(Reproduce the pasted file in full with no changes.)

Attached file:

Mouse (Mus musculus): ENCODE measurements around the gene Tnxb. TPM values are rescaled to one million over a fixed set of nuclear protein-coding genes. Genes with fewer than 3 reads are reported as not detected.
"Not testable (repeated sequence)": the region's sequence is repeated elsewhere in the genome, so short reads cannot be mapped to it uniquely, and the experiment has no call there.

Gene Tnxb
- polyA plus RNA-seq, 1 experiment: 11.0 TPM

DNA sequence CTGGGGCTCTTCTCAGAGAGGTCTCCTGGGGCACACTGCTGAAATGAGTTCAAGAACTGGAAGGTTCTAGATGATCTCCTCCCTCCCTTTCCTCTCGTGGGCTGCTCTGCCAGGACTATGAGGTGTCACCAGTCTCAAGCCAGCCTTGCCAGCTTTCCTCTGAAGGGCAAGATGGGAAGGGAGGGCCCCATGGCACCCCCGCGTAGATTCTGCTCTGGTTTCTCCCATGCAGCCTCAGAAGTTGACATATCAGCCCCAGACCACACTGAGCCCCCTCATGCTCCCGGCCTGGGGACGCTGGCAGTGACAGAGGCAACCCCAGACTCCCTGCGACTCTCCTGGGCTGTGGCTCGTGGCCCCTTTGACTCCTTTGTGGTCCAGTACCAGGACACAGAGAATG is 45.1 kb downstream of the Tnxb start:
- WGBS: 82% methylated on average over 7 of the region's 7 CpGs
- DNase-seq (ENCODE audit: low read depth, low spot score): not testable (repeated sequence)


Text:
Mouse (Mus musculus): ENCODE measurements around the gene Tnxb. TPM values are rescaled to one million over a fixed set of nuclear protein-coding genes. Genes with fewer than 3 reads are reported as not detected.
"Not testable (repeated sequence)": the region's sequence is repeated elsewhere in the genome, so short reads cannot be mapped to it uniquely, and the experiment has no call there.

Gene Tnxb
- polyA plus RNA-seq, 1 experiment: 11.0 TPM

DNA sequence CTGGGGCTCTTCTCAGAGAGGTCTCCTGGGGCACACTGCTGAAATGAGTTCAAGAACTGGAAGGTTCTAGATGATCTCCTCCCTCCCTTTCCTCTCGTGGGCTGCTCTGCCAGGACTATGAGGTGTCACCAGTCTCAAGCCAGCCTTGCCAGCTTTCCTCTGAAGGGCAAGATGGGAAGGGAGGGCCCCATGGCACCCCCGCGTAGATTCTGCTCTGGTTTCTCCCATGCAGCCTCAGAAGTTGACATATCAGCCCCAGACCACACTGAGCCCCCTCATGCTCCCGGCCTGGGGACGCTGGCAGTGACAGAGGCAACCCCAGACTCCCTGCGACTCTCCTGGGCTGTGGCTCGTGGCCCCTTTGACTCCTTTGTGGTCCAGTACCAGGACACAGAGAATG is 45.1 kb downstream of the Tnxb start:
- WGBS: 82% methylated on average over 7 of the region's 7 CpGs
- DNase-seq (ENCODE audit: low read depth, low spot score): not testable (repeated sequence)